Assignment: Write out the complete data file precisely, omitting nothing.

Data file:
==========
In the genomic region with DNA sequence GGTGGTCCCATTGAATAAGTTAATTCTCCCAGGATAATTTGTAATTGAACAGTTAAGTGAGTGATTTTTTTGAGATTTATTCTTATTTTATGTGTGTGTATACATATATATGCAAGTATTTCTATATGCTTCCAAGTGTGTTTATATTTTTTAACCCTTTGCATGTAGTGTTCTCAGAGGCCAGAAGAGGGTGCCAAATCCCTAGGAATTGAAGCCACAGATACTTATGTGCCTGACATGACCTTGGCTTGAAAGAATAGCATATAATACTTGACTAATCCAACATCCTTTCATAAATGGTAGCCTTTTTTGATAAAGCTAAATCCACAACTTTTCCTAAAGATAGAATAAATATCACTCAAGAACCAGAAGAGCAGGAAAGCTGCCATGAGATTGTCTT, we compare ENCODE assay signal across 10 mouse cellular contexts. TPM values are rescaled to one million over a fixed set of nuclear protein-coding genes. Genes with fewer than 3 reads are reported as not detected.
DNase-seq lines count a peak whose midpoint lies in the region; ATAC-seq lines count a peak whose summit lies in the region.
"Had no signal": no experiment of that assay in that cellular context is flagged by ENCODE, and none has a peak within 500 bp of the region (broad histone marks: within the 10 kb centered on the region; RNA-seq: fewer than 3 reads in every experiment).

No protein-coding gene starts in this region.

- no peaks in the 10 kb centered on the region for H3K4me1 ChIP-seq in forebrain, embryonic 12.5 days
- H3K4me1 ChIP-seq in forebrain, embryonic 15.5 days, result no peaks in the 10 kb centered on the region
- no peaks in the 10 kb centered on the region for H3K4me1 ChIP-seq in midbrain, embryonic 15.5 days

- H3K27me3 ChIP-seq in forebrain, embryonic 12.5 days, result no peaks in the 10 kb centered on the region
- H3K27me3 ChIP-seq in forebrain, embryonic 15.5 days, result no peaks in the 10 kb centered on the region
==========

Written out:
In the genomic region with DNA sequence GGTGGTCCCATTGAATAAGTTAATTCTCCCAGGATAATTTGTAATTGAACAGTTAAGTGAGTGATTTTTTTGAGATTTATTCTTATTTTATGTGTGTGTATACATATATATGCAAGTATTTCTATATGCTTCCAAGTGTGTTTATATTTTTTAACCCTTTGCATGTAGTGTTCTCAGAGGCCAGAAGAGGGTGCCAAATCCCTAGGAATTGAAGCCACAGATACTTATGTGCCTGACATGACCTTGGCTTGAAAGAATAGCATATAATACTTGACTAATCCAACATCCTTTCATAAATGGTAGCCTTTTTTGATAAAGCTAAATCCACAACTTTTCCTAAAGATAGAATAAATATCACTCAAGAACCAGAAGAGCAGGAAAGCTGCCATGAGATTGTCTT, we compare ENCODE assay signal across 10 mouse cellular contexts. TPM values are rescaled to one million over a fixed set of nuclear protein-coding genes. Genes with fewer than 3 reads are reported as not detected.
DNase-seq lines count a peak whose midpoint lies in the region; ATAC-seq lines count a peak whose summit lies in the region.
"Had no signal": no experiment of that assay in that cellular context is flagged by ENCODE, and none has a peak within 500 bp of the region (broad histone marks: within the 10 kb centered on the region; RNA-seq: fewer than 3 reads in every experiment).

No protein-coding gene starts in this region.

- no peaks in the 10 kb centered on the region for H3K4me1 ChIP-seq in forebrain, embryonic 12.5 days
- H3K4me1 ChIP-seq in forebrain, embryonic 15.5 days, result no peaks in the 10 kb centered on the region
- no peaks in the 10 kb centered on the region for H3K4me1 ChIP-seq in midbrain, embryonic 15.5 days

- H3K27me3 ChIP-seq in forebrain, embryonic 12.5 days, result no peaks in the 10 kb centered on the region
- H3K27me3 ChIP-seq in forebrain, embryonic 15.5 days, result no peaks in the 10 kb centered on the region